Budget provision aims to ease staff constraints in county nursing homes
The Senate Finance Committee voted in favor of a budget amendment last Monday that would provide licensed nursing assistants reimbursement for their certification program to become a medication nursing assistant.
According to Sen. Howard Pearl, a Loudon Republican who introduced the amendment, MNA certification would play an important role in easing the workload of nurses at nursing homes and hospitals.
“When it comes to dispersing certain medications, the LNAs themselves are not able to do it without the medical certification, or becoming an MNA,” he said.
The proposed $200,000 in funding comes as New Hampshire continues to experience a statewide shortage of health care workers. According to a 2022 plan by the Endowment for Health to address this issue, the Granite State is projected to be 10th among U.S. states most impacted by severe nursing shortages.
The health care community has said that its inability to offer nurses higher wages has prompted many to take higher paying jobs in neighboring states. An aging state population also creates its own pressures.
“In New Hampshire, we have an aging workforce – the silver tsunami is coming,” said Kate Horgan, vice president of the Dupont Group representing the New Hampshire Association of Counties. “And unless we get people to move to New Hampshire, there aren’t people to take those entry level positions as people move up the promotion chain.”
Nursing homes are especially taking a hit, as the industry struggles to recruit and train caregivers.
“We are experiencing workforce shortages across the board, which has led to counties having to close beds at 11 nursing home facilities just because we don’t have staff,” said Horgan.
Brendan Williams, president and CEO of the New Hampshire Health Care Association, relayed the same concerns. “That in turn, then is bottlenecking the hospitals, because the hospitals get jammed up with those that could be discharged into a nursing home,” he said.
Under federal law, LNAs who choose to work in county nursing homes are reimbursed for their tuition. The new amendment would create a similar state-level reimbursement for MNA certification.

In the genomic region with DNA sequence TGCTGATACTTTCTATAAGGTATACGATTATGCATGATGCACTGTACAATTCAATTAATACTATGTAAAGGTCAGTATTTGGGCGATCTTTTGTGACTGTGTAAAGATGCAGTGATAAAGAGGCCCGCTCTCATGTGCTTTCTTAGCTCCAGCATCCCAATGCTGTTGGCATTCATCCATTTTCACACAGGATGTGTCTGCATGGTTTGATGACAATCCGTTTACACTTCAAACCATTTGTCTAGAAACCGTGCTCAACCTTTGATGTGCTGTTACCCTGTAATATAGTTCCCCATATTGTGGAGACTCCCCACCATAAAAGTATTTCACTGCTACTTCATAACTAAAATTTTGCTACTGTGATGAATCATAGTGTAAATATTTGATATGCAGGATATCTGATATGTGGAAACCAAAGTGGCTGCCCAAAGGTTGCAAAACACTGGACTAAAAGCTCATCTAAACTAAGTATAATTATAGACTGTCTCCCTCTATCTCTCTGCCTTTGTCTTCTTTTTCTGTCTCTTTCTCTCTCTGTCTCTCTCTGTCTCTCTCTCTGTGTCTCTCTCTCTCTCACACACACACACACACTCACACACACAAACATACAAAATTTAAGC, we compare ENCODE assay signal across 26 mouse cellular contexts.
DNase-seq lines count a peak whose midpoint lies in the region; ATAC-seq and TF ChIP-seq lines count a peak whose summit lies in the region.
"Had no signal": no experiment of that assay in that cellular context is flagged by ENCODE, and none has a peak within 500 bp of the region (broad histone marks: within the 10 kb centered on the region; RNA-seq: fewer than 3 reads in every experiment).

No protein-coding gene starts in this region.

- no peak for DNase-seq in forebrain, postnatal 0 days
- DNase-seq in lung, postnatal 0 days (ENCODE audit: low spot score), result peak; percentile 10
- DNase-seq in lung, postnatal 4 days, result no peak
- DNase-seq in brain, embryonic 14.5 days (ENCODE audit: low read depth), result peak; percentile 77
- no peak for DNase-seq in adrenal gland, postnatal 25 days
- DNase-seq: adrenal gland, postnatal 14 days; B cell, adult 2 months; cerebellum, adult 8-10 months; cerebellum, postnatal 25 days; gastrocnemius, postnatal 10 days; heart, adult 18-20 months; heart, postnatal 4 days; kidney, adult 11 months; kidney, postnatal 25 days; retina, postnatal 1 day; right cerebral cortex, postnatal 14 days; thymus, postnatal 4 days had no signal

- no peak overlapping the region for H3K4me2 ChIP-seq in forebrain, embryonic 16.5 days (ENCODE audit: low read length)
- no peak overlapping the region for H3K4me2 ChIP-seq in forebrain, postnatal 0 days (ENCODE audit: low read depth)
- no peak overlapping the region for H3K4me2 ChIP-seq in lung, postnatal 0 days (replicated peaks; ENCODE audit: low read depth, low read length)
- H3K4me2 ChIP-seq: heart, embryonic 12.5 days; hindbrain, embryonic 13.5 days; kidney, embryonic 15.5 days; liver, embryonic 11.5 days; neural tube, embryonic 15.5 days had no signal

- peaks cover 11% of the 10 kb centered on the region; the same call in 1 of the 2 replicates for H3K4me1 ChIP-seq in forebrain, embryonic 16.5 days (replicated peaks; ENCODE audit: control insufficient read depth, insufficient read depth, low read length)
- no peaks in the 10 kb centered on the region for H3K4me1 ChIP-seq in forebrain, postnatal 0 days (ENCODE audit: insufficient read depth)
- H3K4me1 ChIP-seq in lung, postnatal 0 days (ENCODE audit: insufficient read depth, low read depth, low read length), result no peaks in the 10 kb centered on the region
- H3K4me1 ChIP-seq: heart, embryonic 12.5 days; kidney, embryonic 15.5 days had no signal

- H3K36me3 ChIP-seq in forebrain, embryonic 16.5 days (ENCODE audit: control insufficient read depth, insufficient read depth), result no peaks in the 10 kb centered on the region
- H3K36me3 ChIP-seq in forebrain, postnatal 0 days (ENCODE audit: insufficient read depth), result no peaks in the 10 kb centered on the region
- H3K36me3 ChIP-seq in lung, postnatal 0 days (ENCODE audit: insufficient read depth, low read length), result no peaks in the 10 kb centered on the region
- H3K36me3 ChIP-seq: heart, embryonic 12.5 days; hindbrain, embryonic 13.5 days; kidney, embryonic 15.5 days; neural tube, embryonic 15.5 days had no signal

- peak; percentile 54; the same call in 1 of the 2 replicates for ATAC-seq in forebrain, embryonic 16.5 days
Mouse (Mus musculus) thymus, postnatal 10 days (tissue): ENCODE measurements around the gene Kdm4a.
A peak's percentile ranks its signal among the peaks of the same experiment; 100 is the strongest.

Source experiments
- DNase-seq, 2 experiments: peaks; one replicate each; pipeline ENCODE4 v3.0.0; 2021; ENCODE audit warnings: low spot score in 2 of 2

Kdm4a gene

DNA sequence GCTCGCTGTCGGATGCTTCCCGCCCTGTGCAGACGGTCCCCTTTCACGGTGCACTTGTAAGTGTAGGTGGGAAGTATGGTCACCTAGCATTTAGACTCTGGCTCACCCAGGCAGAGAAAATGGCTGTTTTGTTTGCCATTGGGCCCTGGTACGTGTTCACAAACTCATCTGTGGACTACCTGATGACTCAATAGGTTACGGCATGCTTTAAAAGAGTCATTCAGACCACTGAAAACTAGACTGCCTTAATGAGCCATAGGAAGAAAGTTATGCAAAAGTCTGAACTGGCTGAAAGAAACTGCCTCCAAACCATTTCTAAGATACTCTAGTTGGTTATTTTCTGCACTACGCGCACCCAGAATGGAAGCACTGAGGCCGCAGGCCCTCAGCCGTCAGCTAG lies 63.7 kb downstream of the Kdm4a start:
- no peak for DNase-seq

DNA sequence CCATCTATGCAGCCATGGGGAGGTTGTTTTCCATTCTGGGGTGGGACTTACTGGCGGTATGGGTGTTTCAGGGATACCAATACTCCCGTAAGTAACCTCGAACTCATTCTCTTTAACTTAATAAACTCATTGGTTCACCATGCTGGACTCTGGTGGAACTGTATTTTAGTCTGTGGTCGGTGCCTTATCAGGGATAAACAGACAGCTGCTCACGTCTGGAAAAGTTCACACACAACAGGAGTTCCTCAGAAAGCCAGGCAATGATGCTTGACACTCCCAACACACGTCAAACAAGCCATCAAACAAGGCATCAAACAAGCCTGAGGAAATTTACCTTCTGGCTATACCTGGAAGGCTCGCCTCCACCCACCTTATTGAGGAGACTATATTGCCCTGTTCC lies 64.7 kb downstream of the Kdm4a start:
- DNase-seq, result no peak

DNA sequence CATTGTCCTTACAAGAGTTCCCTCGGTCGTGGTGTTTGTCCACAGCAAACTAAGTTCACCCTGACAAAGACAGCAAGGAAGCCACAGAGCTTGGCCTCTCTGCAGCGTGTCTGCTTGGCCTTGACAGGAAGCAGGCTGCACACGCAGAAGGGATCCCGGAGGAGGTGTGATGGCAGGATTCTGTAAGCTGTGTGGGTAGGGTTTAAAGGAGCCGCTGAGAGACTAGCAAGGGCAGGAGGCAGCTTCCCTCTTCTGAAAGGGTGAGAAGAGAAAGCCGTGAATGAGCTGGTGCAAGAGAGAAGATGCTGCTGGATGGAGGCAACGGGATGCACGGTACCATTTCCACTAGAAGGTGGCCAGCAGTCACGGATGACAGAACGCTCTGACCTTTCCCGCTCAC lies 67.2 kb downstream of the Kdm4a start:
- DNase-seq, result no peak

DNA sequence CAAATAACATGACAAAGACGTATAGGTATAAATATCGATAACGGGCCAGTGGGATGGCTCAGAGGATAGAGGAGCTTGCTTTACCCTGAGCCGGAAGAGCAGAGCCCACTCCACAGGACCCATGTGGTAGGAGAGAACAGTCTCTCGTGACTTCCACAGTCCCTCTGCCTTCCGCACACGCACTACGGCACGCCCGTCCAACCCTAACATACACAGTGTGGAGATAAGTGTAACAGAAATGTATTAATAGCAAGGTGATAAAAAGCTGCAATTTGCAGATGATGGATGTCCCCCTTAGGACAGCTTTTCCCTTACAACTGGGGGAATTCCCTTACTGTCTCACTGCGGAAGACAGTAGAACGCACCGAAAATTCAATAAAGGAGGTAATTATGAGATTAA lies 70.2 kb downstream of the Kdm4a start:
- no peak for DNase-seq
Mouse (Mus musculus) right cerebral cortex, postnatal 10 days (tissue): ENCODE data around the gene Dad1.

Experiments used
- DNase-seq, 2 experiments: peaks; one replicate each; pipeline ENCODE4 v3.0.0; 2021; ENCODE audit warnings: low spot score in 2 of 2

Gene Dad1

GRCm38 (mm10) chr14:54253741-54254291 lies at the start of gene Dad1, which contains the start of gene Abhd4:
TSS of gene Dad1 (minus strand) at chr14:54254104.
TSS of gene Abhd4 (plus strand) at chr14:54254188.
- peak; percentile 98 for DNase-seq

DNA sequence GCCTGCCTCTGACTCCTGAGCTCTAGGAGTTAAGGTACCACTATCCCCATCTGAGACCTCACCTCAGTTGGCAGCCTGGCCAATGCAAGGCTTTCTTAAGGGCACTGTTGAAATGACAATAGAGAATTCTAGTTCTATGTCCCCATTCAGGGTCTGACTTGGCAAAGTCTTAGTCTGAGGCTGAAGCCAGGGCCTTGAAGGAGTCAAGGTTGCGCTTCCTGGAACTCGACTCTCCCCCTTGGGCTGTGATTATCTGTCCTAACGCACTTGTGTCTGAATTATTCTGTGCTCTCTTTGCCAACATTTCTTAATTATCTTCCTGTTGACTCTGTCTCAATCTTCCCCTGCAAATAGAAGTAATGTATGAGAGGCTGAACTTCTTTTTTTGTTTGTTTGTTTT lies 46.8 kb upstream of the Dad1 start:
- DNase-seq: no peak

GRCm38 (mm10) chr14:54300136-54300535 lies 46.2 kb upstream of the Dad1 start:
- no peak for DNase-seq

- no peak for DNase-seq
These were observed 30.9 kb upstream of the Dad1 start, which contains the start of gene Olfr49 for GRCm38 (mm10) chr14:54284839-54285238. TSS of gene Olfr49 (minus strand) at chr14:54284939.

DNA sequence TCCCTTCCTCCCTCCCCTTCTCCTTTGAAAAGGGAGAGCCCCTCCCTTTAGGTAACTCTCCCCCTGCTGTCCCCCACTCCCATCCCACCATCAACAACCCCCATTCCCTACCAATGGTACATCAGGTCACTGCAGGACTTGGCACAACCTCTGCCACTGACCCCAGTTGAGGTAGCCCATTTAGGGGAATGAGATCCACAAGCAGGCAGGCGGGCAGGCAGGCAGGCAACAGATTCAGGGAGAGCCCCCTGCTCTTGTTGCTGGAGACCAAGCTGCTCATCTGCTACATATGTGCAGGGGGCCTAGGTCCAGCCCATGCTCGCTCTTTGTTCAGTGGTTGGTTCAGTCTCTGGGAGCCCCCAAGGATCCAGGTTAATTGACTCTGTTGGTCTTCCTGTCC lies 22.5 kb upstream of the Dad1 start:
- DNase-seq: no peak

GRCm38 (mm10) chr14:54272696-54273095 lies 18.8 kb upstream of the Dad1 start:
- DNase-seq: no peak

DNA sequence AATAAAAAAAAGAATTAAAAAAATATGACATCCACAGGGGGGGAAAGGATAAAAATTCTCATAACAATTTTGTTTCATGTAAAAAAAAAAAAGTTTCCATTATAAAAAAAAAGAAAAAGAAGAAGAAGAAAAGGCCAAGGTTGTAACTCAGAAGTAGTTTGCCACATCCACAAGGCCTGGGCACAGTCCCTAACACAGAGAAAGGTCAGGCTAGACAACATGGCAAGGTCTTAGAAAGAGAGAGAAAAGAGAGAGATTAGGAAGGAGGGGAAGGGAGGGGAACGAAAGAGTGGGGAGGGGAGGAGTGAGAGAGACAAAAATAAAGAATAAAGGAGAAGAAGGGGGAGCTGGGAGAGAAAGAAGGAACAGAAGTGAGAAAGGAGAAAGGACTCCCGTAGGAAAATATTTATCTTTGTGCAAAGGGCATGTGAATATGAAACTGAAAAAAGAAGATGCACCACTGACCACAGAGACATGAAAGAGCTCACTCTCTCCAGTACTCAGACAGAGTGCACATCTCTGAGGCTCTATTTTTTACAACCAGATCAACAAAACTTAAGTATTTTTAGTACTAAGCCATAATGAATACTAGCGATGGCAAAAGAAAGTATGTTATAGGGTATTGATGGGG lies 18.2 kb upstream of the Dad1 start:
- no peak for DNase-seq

“LNAs are some of our lowest paid staff and can’t necessarily afford this course unless their institution pays for it,” said Horgan. “If they do that, then they are able to take some pressure off of those registered nurses.”
The amendment appropriates $200,000 in the next two-year budget for the purpose of reimbursing MNA certification, which is expected to provide for about 200 LNAs. There is also hope that the funding may encourage more health care professionals to work in the state.
“If there’s a pathway forward that someone can see to advance their career, that makes it more likely for them to stay within our institution,” said Horgan.
Williams described the budget provision as helpful, but suggested more change was needed. He sees increasing Medicaid reimbursement as a greater priority, “so that facilities could spend more money, hiring holidays and recruitment or retention.” After hearing from health care providers about staff shortages, the House approved $134 million for Medicaid rates in April. The Senate Finance Committee has proposed reducing that to $119 million.
Nationally, more nurses and health care workers are taking jobs with staffing agencies that charge high rates and strain nursing home and hospital budgets, or even leaving the sector altogether for lower-stress jobs.
On the state level, Williams pointed to a lack of affordable housing, inflation, and competitive Medicaid rates in Massachusetts as barriers for nurses seeking work in New Hampshire.
“Even before the pandemic, we had an emigration of thousands of New Hampshire nurses, social workers, and others who go and work each day in Massachusetts,” he said. “And I’m sure that that has just gotten even worse, since the pandemic began.”
The Senate Finance Committee will hold a final vote on its proposal of $119 million for Medicaid funding in the coming weeks. Williams hopes that ultimately the state budget will support greater investment.
“We’re at a tipping point here with the care economy, and the question is, you know, whether they’ll make the right investment and save it long term, or whether they’ll just let it continue to slide,” he said.